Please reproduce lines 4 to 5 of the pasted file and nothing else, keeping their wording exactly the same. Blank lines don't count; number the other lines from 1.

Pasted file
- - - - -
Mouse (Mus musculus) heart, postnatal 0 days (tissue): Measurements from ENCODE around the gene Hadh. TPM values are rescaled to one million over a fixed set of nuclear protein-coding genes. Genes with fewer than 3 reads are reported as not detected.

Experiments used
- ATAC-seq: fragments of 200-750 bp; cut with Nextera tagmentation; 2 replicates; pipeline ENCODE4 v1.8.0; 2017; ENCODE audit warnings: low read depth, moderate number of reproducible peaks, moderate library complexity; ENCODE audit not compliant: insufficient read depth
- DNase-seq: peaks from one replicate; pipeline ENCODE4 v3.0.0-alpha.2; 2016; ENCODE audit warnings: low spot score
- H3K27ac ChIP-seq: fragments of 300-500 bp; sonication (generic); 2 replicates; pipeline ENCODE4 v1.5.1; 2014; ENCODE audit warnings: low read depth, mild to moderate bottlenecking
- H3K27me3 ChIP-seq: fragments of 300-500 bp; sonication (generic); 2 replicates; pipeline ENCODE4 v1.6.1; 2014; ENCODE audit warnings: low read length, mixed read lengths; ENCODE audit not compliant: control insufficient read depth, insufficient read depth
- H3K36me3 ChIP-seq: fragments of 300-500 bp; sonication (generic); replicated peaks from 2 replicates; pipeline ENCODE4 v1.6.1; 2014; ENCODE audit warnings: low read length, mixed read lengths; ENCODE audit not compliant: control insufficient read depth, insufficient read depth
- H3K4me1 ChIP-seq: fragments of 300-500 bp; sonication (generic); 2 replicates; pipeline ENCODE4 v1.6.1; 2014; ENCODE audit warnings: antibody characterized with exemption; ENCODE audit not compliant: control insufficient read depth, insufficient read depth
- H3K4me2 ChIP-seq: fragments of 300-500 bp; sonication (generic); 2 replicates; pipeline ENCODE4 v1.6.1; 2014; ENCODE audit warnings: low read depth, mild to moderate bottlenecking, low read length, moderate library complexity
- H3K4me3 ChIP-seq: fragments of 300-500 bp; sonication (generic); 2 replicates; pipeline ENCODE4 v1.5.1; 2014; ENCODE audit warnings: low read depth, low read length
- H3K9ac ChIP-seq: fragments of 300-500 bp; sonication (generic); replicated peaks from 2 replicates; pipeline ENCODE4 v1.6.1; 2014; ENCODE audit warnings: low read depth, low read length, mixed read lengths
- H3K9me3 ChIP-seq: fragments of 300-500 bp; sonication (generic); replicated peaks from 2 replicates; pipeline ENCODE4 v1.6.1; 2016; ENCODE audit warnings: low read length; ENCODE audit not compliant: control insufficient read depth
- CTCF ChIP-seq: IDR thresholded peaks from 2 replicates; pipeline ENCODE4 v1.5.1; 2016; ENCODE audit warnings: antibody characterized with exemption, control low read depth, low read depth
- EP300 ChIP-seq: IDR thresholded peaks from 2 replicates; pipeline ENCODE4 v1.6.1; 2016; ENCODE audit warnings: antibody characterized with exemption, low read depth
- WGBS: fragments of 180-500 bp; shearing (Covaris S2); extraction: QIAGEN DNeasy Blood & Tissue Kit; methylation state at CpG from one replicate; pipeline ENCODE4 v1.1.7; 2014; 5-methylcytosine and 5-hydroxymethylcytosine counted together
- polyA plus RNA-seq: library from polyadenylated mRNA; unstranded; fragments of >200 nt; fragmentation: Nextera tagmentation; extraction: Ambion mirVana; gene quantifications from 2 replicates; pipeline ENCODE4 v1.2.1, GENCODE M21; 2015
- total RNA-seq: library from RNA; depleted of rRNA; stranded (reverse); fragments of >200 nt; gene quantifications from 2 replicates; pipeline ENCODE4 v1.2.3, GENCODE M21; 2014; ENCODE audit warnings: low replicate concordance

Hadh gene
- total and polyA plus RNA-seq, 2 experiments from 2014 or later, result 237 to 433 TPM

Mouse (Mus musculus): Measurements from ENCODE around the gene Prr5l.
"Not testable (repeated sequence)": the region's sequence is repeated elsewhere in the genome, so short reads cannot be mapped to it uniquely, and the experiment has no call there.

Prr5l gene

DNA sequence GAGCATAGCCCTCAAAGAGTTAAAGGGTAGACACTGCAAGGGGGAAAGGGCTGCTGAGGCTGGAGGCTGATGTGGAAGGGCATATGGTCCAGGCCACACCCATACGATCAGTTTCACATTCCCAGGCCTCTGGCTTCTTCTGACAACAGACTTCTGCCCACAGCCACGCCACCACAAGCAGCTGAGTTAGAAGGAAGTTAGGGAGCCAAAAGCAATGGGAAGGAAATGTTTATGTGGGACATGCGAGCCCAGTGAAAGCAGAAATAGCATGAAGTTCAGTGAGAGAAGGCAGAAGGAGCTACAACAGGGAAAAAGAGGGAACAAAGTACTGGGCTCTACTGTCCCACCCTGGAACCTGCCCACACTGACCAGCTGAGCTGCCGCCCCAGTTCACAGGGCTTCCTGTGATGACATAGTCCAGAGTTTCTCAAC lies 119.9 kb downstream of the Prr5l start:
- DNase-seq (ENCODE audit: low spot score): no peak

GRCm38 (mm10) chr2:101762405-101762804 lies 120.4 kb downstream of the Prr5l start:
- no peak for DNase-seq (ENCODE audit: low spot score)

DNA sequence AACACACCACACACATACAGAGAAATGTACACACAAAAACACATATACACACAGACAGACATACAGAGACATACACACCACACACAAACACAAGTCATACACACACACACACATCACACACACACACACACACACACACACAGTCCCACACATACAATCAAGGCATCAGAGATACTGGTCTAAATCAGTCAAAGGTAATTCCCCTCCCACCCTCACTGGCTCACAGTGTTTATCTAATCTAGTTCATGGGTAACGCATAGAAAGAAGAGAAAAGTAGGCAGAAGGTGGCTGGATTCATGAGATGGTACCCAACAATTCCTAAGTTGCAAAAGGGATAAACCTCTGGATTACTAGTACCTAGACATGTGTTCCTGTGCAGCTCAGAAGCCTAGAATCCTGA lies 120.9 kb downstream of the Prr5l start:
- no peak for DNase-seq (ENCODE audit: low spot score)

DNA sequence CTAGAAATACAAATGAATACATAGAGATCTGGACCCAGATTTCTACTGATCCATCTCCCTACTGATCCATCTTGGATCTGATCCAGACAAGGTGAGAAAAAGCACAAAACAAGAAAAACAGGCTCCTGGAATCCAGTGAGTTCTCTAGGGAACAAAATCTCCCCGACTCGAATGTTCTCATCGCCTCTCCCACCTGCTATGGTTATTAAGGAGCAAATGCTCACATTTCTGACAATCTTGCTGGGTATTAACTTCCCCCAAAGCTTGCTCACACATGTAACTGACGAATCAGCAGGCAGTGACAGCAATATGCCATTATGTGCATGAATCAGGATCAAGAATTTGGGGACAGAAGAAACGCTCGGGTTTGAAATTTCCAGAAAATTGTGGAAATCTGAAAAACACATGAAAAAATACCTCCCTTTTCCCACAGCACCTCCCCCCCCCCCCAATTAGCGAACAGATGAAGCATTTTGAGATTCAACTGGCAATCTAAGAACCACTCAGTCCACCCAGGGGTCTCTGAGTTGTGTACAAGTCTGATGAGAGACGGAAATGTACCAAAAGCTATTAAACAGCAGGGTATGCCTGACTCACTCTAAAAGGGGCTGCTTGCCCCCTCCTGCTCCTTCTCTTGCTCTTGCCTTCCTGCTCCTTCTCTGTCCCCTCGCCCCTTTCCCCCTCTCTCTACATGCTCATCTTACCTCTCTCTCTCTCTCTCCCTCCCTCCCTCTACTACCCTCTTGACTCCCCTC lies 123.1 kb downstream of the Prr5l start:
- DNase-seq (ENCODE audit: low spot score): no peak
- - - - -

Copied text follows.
- DNase-seq: peaks from one replicate; pipeline ENCODE4 v3.0.0-alpha.2; 2016; ENCODE audit warnings: low spot score
- H3K27ac ChIP-seq: fragments of 300-500 bp; sonication (generic); 2 replicates; pipeline ENCODE4 v1.5.1; 2014; ENCODE audit warnings: low read depth, mild to moderate bottlenecking